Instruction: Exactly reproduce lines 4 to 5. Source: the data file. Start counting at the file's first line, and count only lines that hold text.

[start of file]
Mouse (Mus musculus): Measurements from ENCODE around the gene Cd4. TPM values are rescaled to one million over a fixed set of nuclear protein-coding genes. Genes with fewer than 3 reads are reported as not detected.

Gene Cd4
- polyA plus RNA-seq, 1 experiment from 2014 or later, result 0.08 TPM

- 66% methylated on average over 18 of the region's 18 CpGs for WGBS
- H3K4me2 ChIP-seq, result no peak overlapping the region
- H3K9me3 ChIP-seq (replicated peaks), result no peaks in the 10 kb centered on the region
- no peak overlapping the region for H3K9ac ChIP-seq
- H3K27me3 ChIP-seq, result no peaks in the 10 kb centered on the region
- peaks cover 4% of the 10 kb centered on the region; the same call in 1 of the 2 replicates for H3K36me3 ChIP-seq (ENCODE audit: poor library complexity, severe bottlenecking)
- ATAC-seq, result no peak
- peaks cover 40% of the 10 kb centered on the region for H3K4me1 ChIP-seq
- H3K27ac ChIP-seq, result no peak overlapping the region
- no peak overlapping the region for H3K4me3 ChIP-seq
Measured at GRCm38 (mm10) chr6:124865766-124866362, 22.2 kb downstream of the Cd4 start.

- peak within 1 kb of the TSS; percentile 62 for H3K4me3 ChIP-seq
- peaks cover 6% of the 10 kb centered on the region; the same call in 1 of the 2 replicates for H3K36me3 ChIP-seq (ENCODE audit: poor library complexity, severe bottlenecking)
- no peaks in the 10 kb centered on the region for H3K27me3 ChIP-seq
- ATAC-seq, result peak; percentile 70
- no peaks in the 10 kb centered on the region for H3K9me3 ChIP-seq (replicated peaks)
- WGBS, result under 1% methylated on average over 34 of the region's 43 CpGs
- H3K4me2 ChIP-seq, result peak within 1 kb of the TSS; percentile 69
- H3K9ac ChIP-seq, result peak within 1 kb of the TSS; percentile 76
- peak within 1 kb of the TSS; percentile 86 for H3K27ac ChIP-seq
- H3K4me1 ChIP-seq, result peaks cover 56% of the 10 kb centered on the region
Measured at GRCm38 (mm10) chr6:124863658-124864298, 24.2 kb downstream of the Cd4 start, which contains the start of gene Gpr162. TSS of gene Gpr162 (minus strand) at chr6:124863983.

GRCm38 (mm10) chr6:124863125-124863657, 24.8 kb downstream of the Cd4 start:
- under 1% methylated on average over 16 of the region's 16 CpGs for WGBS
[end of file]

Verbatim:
- 66% methylated on average over 18 of the region's 18 CpGs for WGBS
- H3K4me2 ChIP-seq, result no peak overlapping the region